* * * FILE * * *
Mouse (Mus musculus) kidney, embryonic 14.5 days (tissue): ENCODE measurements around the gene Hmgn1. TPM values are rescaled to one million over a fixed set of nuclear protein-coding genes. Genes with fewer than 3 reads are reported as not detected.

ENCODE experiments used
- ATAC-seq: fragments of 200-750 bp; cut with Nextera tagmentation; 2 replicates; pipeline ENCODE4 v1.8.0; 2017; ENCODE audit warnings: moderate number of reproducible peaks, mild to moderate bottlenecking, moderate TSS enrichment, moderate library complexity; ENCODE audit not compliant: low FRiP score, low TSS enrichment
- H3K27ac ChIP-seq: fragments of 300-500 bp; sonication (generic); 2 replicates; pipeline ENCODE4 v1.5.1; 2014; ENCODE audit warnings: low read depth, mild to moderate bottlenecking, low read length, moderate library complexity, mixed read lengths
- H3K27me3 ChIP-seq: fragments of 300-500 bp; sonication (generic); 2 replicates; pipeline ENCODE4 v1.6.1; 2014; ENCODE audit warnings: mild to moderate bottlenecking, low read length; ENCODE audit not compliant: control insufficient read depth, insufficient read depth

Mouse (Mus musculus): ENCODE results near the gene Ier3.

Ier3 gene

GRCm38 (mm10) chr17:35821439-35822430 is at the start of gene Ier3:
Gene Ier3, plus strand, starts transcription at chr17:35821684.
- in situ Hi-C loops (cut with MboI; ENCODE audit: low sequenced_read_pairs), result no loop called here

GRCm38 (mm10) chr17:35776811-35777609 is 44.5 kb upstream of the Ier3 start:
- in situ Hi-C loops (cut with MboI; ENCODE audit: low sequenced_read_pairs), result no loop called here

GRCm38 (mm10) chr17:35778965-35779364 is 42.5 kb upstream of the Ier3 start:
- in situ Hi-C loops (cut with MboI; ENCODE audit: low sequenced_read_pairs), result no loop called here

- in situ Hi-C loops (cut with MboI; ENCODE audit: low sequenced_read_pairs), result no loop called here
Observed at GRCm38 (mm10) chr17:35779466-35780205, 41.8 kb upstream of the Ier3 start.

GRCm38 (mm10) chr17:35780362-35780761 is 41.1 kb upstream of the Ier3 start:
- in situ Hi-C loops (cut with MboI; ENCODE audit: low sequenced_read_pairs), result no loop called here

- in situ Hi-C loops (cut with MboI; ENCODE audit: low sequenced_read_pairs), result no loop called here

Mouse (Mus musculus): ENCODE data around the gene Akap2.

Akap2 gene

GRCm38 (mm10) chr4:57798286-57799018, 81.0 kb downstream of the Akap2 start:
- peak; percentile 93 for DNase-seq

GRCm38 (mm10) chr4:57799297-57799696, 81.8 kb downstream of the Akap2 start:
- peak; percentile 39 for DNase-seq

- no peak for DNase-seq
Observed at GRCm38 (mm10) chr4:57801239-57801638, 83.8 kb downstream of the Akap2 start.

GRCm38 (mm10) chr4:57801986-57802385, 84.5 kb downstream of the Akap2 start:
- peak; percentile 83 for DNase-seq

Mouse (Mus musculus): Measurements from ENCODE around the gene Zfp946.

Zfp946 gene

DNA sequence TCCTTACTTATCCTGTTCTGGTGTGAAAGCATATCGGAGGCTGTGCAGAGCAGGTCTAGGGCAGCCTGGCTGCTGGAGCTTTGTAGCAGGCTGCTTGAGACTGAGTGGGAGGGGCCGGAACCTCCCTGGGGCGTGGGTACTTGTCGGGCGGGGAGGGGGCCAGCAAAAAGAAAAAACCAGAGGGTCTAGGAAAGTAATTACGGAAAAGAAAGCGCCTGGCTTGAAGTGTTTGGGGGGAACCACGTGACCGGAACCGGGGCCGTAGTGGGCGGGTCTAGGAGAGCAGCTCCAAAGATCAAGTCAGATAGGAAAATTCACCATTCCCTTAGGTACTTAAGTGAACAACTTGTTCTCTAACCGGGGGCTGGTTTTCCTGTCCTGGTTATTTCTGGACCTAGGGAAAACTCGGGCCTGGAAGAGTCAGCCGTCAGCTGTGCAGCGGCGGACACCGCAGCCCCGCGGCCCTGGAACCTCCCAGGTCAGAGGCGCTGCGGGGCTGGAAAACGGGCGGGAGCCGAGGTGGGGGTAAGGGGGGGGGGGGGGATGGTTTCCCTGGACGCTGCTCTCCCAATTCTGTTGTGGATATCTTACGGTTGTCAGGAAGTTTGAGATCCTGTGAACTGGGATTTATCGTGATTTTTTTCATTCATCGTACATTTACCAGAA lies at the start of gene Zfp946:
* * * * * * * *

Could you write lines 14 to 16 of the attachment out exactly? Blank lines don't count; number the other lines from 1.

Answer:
- in situ Hi-C loops (cut with MboI; ENCODE audit: low sequenced_read_pairs), result no loop called here

- in situ Hi-C loops (cut with MboI; ENCODE audit: low sequenced_read_pairs), result no loop called here
Observed at GRCm38 (mm10) chr17:35779466-35780205, 41.8 kb upstream of the Ier3 start.